Former Telfair sheriff pleads guilty in federal court

DUBLIN — Former Telfair County Sheriff Jim Williamson pleaded guilty Wednesday to a federal charge of mail fraud and deprivation of honest services stemming from allegations that he embezzled fine money, accepted bribes and purchased personal items with county funds.

Williamson, 48, waived his right to indictment by a grand jury and the right to have his case tried by a jury. He instead signed a plea agreement. A sentencing date was not set, but he could face up to 20 years in prison and a $250,000 fine.

As part of the agreement, Williamson, who did not seek re-election last year under the county’s two-term limit, agreed to pay restitution of $10,000. However, Assistant U.S. Attorney Brian Tanner said receipt books from the sheriff’s office were never recovered, so investigators are not sure how much county money is actually missing.

“Mr. Williamson has made it very difficult for us to do that ... without having to track down every citation that was issued in the last eight years and tracking down every person who was issued a citation,” FBI agent Robert Jones said.

Jones testified Wednesday that a joint investigation by the FBI and GBI alleged that Williamson collected fines that were never paid to the county’s probate court and that he kept $5,000 seized in a traffic stop. The sheriff also mailed a letter and a check drawn from a county account to make a monthly payment on an all-terrain vehicle kept for his personal use, Jones said.

Williamson also was accused of accepting money to get a Telfair State Prison inmate transferred to the county jail so the inmate “could spend time with his girlfriend,” Jones said.

Williamson told U.S. District Judge Dudley Bowen that he denied accepting money from the inmate and pocketing the cash from the traffic stop but still wanted to plead guilty. He said he accepted the $10,000 restitution figure as a fair estimate.

“There’s probably one person who knows the extent of the malfeasance, and that’s you,” Bowen told Williamson.

Prosecutors allege that Williamson’s misconduct began in January 2004, about the time he began his second term. Jones’ testimony provided some details of the investigation:

Ÿ Former sheriff’s deputy Glenn Giles told investigators that Williamson dropped charges from a traffic stop the deputy had made but kept the fine money with the intent of paying for a party celebrating his re-election. Giles said the party was never held.

Ÿ Giles also said Williamson said he planned to buy shotguns and Tasers with the $5,000 seized in a separate traffic stop but that the items were never purchased. No charges were filed in the case. Williamson testified Wednesday that he believes the money was used to buy cars for the sheriff’s office.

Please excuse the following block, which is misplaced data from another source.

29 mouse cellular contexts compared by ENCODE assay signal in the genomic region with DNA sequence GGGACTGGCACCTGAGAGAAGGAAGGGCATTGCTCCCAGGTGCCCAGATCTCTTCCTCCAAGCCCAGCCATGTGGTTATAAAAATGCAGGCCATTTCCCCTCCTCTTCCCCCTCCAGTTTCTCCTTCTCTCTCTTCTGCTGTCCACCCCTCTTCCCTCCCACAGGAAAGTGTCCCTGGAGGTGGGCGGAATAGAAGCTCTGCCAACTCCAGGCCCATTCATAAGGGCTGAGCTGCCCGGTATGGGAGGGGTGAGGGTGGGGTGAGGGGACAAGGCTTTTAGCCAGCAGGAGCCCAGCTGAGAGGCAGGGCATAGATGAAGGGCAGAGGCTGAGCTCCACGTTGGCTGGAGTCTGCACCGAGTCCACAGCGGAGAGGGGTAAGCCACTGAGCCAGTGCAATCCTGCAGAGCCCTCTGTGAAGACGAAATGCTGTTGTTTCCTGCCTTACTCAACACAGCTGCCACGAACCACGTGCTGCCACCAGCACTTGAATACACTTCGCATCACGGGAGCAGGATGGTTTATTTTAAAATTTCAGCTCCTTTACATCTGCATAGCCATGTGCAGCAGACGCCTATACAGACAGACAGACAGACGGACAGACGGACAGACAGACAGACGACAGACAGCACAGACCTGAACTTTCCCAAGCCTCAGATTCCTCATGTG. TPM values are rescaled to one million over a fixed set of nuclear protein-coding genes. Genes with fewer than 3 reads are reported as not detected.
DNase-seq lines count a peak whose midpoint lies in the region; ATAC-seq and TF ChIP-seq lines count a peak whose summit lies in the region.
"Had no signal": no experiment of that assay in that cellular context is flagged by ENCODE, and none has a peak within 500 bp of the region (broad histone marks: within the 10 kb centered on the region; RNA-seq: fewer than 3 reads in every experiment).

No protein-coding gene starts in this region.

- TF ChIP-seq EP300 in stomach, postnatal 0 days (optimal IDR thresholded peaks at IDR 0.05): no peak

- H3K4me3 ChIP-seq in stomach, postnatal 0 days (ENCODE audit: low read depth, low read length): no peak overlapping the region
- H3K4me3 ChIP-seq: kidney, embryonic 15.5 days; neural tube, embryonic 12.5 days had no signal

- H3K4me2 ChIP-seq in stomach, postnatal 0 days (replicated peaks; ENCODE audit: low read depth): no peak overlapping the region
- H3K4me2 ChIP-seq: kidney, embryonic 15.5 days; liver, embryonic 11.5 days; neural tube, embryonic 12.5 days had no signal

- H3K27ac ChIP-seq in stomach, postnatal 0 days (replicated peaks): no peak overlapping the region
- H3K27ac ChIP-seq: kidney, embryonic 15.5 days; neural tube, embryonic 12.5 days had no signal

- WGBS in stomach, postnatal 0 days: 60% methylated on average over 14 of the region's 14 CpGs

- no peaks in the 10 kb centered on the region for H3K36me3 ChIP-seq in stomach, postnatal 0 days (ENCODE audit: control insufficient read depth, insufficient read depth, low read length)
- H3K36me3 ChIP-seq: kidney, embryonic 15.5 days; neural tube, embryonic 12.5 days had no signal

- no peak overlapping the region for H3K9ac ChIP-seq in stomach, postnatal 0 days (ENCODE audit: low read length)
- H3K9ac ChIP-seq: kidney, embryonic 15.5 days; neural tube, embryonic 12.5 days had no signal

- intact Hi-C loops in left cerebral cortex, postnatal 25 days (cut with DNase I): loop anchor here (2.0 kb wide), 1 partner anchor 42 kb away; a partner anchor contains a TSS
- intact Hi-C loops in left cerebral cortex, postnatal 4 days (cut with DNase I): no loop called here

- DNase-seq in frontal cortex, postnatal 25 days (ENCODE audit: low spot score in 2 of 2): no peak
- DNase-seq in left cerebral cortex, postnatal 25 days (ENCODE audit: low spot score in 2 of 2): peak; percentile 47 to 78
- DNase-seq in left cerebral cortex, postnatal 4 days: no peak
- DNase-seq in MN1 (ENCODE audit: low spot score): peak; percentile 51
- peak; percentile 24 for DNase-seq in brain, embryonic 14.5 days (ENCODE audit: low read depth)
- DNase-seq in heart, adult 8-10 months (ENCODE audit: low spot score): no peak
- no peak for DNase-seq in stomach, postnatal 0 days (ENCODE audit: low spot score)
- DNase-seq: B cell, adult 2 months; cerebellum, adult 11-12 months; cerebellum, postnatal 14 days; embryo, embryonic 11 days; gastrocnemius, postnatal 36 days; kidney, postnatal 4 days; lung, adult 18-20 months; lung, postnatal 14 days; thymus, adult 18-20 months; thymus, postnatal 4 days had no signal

Ÿ Probate Judge Diane Walker and a probate court employee told investigators of four or five instances in which citations and paperwork were turned in by the sheriff but fines were not included. They also reported instances in which residents brought receipts to the probate court, showing they had paid the fines to the sheriff’s office but the money was not turned in.

Ÿ A man charged with driving under the influence paid an $850 fine to the sheriff’s office. Williamson reduced the charge to driving too fast for conditions and returned some of the money but did not send the rest to the probate court.

Ÿ Former deputy Johnny Smith, who is now sheriff, arrested a suspect on multiple counts of theft by taking involving automobiles. The man was released on a $15,000 cash bond. Later, while incarcerated in Telfair State Prison, the man asked Williamson to get him transferred to the county jail, saying it would be “worth something to him.” The bond money was never deposited in a sheriff’s office account, and eventually $6,500 was given back to the suspect. Williamson received $4,200, and $4,300 was sent to the court.

Ÿ Williamson used county funds to buy a 2006 Polaris ATV for $6,100. He twice refinanced the loan for the four-wheeler, with the second loan on Aug. 20, 2008, also intended to buy another ATV. Investigators recovered the four-wheeler at Williamson’s home in Milan. “The interviews we conducted indicated that the four-wheeler was never used for official business, only personal business,” Jones said.

As terms of his bond, Bowen ordered Williamson to get rid of any firearms he still possessed and to not engage in law enforcement activities. The judge also restricted his travel to within the court’s Southern District of Georgia.

Though Williamson disputed some of the allegations, “he is cooperating fully,” his attorney, Ashley McLaughlin, said after the hearing.

Williamson was released on a $10,000 bond until a sentencing hearing is held.

“I’m just glad it’s over,” Williamson said outside the courtroom.

To contact writer Rodney Manley, call 744-4623.